What is Tier 3 PBIS
- Bully Prevention
- SWPBIS for Beginners
- PBIS in the Classroom
- Tier 1 Supports
- Tier 2 Supports
- Tier 3 Supports
- District Level
- PBIS and the Law
- School Mental Health
- High School PBIS
- Equity & PBIS
- Exemplar from the Field
What is Tier 3 PBIS
Positive behavior interventions and support is an application of a behaviorally-based systems approach to enhance the capacity of schools, families, and communities to design effective environments that improve the fit or link between research-validated practices and the environments in which teaching and learning occurs. Attention is focused on creating and sustaining primary (tier 1: school-wide), secondary (tier 2: small group), and tertiary (tier 3: individual) systems of support that improve lifestyle results (personal, health, social, family, work, recreation) for all children and youth by making problem behavior less effective, efficient, and relevant, and desired behavior more functional. Providing different types of support matched to each student's needs is referred to as a multi-tiered system of support (MTSS). General descriptions for each tier as described in the Implementation Blueprint Part 1 are provided below:
Preventing the development of new incidents/ occurrences of problem behaviors by implementing high quality learning environments for all students and staff and across all settings (i.e., school-wide, classroom, and non-classroom).
Reducing the frequency and intensity of incidents of problem behaviors for students who are not responsive to primary intervention practices by providing more focused, intensive, and frequent small group-oriented responses in situations where problem behavior is likely.
Reducing the intensity, frequency, and/or complexity of existing problem behaviors that are resistant to and/or unlikely to be addressed by primary and secondary prevention efforts by providing most individualized responses to situations where problem behavior is likely.
Detailed in the Implementation Blueprint Part 1, each tier in the PBIS framework is comprised of core practices and systems that characterize the specific interventions, strategies, and/or curricula selected and/or developed by the implementation leadership team. Across tiers, practices, and systems, increases in engagement, intensity, feedback, teaming, and monitoring are indicated. Similarly, supports for implementers also intensify. The following table summarizes these core practices and systems by tier, focusing on prevention across the three tiers.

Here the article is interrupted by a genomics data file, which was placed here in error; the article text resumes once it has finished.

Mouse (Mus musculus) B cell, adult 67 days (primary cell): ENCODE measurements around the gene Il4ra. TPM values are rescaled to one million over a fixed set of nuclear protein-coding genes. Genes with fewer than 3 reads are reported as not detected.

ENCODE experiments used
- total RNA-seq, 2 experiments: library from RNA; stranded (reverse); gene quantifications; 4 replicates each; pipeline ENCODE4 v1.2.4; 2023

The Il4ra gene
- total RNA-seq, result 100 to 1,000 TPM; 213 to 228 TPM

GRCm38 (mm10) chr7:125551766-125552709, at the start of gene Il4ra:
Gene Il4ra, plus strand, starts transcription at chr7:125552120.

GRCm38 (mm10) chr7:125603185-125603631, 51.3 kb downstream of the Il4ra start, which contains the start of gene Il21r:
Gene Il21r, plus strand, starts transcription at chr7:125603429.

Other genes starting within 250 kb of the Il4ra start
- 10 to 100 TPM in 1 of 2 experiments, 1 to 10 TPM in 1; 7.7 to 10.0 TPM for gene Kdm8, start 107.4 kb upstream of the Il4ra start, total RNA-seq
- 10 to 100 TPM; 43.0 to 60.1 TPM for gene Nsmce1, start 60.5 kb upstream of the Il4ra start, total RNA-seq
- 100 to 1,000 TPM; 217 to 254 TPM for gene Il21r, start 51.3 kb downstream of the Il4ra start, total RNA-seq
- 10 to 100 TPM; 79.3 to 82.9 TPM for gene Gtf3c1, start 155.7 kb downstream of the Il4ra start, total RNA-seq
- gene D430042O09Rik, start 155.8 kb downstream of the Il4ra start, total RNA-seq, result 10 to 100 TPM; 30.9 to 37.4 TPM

|Tier 1. Universal or Primary|
All students, all staff, all settings
Tier 2. Targeted or Secondary
At the tertiary or tier 3 level, support is provided to the 1-5% of students who may have very serious problem behaviors and may require more intensive and individualized supports. The supports are organized to reduce the frequency, duration, and intensity of externalizing and internalizing problem behaviors and improve life outcomes.
Tertiary (tier 3) prevention was originally designed to focus on the needs of individuals who exhibited patterns of intense problem behavior that may disrupt quality of life across multiple domains (school, home, community). Research has demonstrated the effectiveness of PBIS in addressing the challenges of behaviors that are dangerous, highly disruptive, and/or impede learning and result in social or educational exclusion. PBIS has been used to support the behavioral adaptation of students (and other individuals) with a wide range of characteristics, including developmental disabilities, autism, emotional and behavioral disorders, and even students with no diagnostic label.
Tertiary (tier 3) prevention involves a process of identifying and providing highly individualized supports for youth with high level needs. Tertiary (tier 3) interventions include intensive evidence-based interventions such as function-based behavioral interventions (FBA-BIPs) and person-centered plans such as wraparound. FBA- BIPs are comprised of individualized, assessment-based intervention strategies, including a wide range of options such as: (1) guidance or instruction for the student to use new skills as a replacement for problem behaviors, (2) some rearrangement of the antecedent environment so that problems can be prevented and desirable behaviors can be encouraged, and (3) procedures for monitoring, evaluating, and reassessing of the plan as necessary. In some situations, the plan may also include emergency procedures to ensure safety and rapid de-escalation of severe episodes (this is required when the target behavior is dangerous to the student or others), or major ecological changes, such as changes in school placements, in situations where more substantive environmental changes are needed.